I'm a cheapskate. I argued with my cable provider for a half an hour to get him to give me a $10 a month package rather than the standard, "basic" package at $40 a month. We get local channels only. No frills, no ESPN, no CNN, no nothing. My logic being this: if it's that important I can read about it on any number of news websites. Or, if it's really worth viewing - say a sports highlight like Roger Clemens perjuring himself - I can watch it on ESPN's website.
I watched a lot of TV as a teenager, and I had cable at the time. So, I watched every episode of shows like Three's Company, The Streets of San Francisco, Hogan's Heros, MASH, Gilligan's Island, Rawhide and so on and so on. Part of what made watching each of these old shows so ejoyable was the ritualistic 'getting ready to watch' process. It's like going to a baseball game and getting there early enough to sit back in your seats with no one else around and take in all the sacred processes that occur each day before the game starts. The groundskeepers water the infield, rake the base paths, trim the outfield and chalk the lines while the ballplayers take their swings in the cage and fielders loosen their arms and legs up in a deliberate dance that is a necessary and essential part of the game. You can't, and shouldn't be able to fast forward through that ritual.
To compensate for the derth of quality shows on network television, we have begun utilizing our Netflix subscription to rent seasons of quality viewing from HBO and Showtime. Shows like Deadwood have filled the void that the absence of cable has left in our home. As we have watched the first dozen or so episodes of Deadwood, I came to realize as I skipped through the opening montage and credits each time, that I was missing something.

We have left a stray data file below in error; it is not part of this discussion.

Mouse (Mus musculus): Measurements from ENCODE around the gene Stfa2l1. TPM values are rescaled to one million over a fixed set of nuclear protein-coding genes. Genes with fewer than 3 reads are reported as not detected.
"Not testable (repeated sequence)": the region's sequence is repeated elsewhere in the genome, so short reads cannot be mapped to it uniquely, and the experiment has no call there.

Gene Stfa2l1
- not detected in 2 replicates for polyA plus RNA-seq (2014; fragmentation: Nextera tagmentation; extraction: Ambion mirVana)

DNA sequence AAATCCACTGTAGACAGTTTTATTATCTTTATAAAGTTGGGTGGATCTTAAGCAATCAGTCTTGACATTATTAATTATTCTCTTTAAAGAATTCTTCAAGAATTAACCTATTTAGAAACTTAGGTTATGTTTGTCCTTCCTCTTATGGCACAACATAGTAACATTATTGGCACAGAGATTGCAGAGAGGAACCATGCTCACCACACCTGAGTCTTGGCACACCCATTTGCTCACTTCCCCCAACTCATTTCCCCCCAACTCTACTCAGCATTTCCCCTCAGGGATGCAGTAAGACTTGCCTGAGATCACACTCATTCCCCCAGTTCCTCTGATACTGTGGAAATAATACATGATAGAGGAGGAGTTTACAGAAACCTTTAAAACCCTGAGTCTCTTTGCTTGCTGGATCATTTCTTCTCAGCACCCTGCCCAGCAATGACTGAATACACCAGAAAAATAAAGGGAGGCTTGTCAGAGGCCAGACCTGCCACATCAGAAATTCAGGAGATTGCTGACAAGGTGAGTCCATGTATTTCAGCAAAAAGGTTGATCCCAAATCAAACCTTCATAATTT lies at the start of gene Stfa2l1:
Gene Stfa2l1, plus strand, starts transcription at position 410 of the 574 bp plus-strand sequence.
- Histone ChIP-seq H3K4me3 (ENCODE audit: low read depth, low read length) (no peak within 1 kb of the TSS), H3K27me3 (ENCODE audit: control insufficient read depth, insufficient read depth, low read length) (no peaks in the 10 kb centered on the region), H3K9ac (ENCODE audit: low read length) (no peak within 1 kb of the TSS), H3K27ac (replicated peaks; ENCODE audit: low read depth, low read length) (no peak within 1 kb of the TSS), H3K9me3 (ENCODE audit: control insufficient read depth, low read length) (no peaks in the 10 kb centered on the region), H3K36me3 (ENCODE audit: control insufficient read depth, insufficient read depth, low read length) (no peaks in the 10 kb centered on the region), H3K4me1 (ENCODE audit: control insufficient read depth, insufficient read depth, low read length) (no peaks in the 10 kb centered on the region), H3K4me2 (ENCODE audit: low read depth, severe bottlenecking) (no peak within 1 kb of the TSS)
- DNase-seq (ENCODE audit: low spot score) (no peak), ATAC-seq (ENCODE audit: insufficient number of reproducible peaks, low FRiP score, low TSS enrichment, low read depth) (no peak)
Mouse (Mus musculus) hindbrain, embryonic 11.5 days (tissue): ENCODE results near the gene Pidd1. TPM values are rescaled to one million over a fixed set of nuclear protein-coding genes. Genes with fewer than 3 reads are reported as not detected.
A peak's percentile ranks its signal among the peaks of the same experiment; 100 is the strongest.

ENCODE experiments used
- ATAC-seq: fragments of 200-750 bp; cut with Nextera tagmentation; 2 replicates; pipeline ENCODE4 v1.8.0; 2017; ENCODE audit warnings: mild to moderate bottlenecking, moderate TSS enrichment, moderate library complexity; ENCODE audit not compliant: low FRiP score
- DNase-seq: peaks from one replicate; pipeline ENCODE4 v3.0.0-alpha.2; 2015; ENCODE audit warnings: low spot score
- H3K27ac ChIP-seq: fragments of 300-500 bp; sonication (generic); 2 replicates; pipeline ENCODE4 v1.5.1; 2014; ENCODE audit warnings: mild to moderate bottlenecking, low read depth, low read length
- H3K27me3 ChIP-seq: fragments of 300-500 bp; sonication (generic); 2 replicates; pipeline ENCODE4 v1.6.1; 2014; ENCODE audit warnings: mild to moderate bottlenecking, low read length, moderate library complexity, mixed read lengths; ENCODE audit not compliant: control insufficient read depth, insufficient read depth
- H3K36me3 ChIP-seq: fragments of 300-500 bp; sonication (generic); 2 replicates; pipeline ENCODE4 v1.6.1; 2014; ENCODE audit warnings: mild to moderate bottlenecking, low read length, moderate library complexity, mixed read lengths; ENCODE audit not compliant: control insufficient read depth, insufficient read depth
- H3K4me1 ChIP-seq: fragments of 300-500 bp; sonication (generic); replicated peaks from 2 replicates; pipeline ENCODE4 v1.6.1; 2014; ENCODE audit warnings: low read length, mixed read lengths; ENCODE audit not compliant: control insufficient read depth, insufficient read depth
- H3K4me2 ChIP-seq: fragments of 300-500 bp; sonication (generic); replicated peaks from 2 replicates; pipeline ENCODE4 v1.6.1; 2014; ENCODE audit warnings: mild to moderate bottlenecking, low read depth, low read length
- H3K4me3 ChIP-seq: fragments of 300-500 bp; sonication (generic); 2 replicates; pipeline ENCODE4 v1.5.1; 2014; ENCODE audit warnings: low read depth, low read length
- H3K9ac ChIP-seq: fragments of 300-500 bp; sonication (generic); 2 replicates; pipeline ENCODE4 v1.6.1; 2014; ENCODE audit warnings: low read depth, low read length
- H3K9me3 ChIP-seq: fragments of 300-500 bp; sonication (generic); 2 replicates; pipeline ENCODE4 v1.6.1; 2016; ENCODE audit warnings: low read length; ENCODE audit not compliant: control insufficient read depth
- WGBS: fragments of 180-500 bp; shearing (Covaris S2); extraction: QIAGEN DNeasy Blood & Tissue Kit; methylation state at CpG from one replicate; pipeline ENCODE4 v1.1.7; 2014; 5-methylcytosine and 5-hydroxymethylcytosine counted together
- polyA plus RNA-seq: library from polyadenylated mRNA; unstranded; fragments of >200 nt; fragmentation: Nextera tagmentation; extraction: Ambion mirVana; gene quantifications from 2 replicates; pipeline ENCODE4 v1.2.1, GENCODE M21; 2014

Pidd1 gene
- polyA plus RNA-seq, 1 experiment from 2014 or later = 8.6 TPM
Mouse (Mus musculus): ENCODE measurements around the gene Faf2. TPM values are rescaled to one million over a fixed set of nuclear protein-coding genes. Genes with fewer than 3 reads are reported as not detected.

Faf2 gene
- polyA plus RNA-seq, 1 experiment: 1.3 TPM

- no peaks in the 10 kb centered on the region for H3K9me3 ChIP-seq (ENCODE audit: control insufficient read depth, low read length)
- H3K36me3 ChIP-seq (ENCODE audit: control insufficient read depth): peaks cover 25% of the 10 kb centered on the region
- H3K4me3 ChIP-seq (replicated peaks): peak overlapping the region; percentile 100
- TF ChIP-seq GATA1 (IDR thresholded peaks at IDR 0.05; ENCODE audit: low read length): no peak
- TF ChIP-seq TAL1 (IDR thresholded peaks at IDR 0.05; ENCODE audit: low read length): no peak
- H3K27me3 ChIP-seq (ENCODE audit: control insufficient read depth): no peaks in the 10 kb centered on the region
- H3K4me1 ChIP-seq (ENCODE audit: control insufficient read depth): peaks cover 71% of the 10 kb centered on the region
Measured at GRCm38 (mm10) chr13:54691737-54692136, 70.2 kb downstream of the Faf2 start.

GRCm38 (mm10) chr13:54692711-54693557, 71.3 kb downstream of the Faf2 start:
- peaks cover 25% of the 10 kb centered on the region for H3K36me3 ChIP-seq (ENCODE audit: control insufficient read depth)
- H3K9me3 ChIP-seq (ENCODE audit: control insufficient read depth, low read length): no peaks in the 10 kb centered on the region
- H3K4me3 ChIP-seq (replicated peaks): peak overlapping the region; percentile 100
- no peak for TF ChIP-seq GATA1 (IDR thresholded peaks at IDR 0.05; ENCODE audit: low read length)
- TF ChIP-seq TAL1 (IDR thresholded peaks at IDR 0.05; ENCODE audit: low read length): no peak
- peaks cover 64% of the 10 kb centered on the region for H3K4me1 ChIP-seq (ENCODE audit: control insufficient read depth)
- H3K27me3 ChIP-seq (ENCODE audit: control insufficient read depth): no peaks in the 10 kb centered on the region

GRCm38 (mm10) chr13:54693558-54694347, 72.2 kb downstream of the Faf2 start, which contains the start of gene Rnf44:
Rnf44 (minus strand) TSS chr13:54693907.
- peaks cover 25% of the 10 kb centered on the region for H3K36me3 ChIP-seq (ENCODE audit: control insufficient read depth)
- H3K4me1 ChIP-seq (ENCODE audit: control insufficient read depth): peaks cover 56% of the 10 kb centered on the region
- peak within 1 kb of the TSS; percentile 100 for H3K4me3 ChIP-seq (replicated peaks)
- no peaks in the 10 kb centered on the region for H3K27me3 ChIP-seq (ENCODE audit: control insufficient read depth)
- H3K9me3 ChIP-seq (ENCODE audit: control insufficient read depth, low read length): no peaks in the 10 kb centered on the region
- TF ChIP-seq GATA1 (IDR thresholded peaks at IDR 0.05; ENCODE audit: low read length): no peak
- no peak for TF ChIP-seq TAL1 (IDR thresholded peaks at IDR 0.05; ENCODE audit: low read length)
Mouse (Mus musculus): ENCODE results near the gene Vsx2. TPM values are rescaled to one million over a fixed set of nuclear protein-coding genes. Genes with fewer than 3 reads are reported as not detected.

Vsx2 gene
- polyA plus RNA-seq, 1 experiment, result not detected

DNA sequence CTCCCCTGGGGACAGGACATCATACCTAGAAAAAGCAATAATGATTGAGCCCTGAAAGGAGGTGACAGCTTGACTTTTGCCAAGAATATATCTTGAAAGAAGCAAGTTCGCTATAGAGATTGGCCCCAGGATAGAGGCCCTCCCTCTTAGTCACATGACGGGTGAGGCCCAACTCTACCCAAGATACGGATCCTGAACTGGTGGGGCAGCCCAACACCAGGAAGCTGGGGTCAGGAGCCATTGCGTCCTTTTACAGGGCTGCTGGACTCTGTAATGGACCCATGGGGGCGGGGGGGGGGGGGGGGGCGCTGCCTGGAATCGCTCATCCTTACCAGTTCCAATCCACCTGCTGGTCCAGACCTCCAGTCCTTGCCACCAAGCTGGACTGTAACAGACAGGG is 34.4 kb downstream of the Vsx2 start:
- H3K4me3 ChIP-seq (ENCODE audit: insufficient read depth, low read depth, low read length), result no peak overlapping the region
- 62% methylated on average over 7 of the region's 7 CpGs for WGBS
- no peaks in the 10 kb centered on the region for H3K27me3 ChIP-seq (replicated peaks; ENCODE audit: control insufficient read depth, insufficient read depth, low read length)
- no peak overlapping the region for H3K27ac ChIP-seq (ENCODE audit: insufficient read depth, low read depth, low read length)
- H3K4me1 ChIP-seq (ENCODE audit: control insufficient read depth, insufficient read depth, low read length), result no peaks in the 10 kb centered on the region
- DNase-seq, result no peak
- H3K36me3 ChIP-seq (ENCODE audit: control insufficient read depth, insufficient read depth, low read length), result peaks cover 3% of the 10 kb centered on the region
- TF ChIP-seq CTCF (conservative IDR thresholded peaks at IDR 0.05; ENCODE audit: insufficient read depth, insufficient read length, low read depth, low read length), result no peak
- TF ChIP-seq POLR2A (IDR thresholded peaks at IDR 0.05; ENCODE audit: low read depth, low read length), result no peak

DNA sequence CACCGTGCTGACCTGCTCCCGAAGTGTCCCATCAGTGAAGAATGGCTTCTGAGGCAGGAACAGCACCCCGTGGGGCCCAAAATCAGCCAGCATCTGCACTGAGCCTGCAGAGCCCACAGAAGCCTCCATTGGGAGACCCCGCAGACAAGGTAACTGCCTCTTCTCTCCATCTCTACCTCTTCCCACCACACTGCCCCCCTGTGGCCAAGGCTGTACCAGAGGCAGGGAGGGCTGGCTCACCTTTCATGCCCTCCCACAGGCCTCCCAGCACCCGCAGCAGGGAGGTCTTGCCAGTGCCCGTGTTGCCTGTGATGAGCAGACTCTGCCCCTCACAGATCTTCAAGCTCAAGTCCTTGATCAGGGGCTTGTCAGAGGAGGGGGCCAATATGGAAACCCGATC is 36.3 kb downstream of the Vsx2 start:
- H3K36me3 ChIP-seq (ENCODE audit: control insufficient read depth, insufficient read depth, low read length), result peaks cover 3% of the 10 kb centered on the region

Which brings me to my point: Tivo gives us too much power. Power we should not have. I enjoy hearing the theme songs that accompany each show. Some are better than others and I don't always sit and stare intently at the screen as the introduction rolls along. But to me, these songs and montages are like a school bell ringing and offer a chance to get a snack or beverage before the show begins. They are part of the ceremony of watching a show you love. They build up anticipation for what's to come.
I enjoy Deadwood very much and I have stopped skipping through the intro. The music signals the beginning, like the lawn mowers entering the stadium through the left field fence, and are a necessary part of the entire ritual of enjoying a great show.